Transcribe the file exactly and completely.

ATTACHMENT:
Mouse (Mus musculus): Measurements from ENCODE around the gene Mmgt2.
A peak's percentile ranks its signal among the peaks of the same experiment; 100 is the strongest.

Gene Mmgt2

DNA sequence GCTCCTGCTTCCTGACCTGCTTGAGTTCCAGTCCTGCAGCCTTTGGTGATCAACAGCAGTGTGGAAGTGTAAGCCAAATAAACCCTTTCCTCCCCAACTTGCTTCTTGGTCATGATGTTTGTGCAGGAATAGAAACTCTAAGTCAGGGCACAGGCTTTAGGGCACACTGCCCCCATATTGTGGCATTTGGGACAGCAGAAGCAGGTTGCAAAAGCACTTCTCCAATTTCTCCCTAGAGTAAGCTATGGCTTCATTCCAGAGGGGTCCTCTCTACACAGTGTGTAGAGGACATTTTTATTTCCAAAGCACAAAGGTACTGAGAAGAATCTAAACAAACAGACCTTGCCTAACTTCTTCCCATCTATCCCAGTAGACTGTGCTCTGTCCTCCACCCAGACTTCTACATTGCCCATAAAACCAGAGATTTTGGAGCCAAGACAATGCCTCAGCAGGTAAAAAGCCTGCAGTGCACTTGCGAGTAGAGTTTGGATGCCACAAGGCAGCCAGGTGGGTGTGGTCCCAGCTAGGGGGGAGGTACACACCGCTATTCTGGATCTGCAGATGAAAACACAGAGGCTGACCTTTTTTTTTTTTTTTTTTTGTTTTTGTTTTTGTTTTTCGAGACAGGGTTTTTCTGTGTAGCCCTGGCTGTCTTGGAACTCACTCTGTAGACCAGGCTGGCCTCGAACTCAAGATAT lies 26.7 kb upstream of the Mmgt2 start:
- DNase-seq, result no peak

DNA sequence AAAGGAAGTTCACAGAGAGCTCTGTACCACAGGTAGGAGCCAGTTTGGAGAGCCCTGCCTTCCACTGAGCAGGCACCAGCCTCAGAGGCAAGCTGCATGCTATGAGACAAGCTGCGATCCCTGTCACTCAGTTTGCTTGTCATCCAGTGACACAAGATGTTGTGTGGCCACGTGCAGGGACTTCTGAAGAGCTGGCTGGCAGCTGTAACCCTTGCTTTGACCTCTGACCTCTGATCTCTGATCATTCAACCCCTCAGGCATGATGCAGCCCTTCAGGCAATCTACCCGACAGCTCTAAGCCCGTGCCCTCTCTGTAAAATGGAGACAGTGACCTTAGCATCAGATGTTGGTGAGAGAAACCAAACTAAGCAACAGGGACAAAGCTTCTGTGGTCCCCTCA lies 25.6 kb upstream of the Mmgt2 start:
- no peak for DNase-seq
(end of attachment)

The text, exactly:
Mouse (Mus musculus): Measurements from ENCODE around the gene Mmgt2.
A peak's percentile ranks its signal among the peaks of the same experiment; 100 is the strongest.

Gene Mmgt2

DNA sequence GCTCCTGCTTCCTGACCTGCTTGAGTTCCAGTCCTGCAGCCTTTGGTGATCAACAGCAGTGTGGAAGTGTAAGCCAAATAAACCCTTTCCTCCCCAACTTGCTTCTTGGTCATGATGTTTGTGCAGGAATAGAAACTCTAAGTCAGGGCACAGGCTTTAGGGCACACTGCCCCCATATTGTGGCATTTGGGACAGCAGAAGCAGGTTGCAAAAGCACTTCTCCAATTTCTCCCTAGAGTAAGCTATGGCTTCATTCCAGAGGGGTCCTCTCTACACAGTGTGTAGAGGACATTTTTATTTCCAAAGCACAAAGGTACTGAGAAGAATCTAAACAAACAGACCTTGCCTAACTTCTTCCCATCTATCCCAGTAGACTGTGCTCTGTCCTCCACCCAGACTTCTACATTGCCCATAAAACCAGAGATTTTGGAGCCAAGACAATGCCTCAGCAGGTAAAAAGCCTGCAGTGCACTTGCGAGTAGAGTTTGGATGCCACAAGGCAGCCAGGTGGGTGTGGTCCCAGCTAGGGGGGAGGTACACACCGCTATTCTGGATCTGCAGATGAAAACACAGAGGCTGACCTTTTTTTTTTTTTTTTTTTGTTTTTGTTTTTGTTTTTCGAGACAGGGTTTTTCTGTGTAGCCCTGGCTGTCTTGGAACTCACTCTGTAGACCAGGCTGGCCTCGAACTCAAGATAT lies 26.7 kb upstream of the Mmgt2 start:
- DNase-seq, result no peak

DNA sequence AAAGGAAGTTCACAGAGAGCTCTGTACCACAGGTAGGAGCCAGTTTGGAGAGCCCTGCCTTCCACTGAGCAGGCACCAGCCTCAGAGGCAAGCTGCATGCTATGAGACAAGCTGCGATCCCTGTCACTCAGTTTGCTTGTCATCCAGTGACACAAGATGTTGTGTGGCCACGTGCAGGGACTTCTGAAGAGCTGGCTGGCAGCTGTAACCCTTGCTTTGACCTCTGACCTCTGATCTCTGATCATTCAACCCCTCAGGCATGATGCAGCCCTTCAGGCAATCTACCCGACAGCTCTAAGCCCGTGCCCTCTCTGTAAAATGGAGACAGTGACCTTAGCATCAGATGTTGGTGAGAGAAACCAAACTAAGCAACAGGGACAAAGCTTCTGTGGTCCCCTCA lies 25.6 kb upstream of the Mmgt2 start:
- no peak for DNase-seq